I just read a polling result that said three out of four Americans now favor health care reform. That’s all well and good, but I bet you that at least three of every four who said they favored reform also believed that it meant they would soon be getting health care for free, or that Obama would somehow find a way to soak the rich to pay for everyone else. You know, Obama waves his magic wand, and soon you can just walk into the doctor’s office and walk out with free treatment and free medicine, or you you can just check into the hospital, get all fixed up and never hear from their accounting department.
I’d say that the vast majority of those favorable respondents to the poll are going to be rudely awakened under “reformed” health care when they find they must buy the insurance themselves or, if they get it at work, pay taxes on it as income. Plus, they’ll be shocked when they’re told by some faceless bureaucrat in D.C. that the service or medicine they want isn’t cost effective and thus they can’t have it.
Anyway, without tackling doctors and hospitals and putting them on restricted, set budgets, there’s no way anyone in D.C. can make health care as we know it “affordable.” It’s all a big hoax (unless you’re on Medicaid because you’re dirt poor, then it’s both “affordable” and “free”).
The Dartmouth Atlas of Health Care, a massive study of health care in every region of the country, tracked Medicare costs per patient per city and region over time. The researchers found that, in areas with more hospitals and more specialized testing facilities, physicians ordered more tests, jacking up the costs often needlessly. In contrast, in areas (rural, etc.) where there was no glut of test facilities, costs went down while residents often got better care.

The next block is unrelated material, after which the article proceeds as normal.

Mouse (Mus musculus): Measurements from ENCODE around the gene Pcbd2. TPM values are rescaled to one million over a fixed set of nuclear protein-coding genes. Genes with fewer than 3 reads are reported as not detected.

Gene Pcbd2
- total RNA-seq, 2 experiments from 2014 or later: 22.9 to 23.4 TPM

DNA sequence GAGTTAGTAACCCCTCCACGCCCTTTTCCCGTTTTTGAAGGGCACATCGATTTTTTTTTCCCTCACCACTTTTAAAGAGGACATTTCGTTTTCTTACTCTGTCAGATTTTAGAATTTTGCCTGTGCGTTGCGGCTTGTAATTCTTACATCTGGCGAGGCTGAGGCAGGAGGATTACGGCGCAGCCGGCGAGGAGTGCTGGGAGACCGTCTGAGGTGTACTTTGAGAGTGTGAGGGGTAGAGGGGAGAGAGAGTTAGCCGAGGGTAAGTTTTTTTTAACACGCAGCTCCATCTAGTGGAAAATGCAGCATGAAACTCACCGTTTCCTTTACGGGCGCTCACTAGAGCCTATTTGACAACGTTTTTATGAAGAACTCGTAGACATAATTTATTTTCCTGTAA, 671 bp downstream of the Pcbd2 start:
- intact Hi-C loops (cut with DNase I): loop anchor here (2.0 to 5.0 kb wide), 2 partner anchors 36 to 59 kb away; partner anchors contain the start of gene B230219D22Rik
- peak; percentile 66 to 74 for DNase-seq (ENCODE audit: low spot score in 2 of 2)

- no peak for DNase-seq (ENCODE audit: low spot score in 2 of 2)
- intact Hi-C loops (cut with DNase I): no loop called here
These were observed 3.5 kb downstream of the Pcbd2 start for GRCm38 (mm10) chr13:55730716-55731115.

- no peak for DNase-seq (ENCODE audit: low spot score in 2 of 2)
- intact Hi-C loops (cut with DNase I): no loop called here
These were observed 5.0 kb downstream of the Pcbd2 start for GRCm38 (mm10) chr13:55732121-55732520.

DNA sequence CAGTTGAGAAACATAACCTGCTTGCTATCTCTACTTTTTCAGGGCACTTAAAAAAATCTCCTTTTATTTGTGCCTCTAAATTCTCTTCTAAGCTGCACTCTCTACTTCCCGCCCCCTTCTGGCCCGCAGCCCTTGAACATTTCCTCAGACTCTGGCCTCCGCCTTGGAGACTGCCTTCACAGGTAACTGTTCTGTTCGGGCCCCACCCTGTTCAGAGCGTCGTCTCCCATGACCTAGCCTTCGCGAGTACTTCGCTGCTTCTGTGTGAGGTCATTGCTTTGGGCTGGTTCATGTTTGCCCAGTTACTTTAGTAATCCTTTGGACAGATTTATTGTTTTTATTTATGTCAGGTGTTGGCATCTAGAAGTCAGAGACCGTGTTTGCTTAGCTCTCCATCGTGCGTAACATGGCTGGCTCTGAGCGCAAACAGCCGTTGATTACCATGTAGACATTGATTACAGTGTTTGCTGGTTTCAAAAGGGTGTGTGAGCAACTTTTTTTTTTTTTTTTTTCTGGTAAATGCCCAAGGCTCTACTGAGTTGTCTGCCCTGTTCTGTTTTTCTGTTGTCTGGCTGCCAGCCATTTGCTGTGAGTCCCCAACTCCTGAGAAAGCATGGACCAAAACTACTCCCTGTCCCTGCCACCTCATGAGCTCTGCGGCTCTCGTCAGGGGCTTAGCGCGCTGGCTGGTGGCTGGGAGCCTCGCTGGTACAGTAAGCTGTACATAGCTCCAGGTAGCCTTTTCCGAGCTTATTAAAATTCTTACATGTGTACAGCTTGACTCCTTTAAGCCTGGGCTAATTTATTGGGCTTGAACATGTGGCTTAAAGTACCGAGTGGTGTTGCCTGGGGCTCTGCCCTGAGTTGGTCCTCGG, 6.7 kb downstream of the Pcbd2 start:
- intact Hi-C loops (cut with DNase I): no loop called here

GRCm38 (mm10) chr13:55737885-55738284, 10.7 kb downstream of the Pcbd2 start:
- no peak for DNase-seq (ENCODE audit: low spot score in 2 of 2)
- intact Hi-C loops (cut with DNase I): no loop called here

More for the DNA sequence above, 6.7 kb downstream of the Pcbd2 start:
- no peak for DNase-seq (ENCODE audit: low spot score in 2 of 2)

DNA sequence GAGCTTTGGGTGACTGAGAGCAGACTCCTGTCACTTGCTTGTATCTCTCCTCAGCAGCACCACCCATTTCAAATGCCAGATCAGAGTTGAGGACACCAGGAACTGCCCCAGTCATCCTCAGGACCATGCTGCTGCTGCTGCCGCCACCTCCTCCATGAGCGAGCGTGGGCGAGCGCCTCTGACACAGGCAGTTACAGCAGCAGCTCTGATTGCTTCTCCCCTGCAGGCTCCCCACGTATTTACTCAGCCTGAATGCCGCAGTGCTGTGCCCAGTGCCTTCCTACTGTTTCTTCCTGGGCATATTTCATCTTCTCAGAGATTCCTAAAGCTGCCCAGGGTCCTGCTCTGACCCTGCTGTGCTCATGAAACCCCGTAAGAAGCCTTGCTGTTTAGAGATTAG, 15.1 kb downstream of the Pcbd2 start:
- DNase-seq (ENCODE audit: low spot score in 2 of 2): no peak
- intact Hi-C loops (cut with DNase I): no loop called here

Sure enough, by doing away with both duplicative and needless tests and office visits, you can begin to lower costs around the country, or at least even them all out, but this is where that faceless bureaucrat comes in: Someone has to dictate what can’t and can’t be done and what will and won’t be paid for, or doctors and patients will continue to avail themselves of everything at their disposal.
That’s the dirty little “R” word that no one dare utter in D.C.–rationing. It’s the lynchpin, obviously, of any nationalized health reform; everything sinks without it.
Anyway, the Dartmouth Project is interesting to study. There’s a link to the text explanation in the title above, and you can click on the map image to open up an interactive tool to compare health care costs region by region and city by city. A good way to while away some idle time at work anyway, so go for it.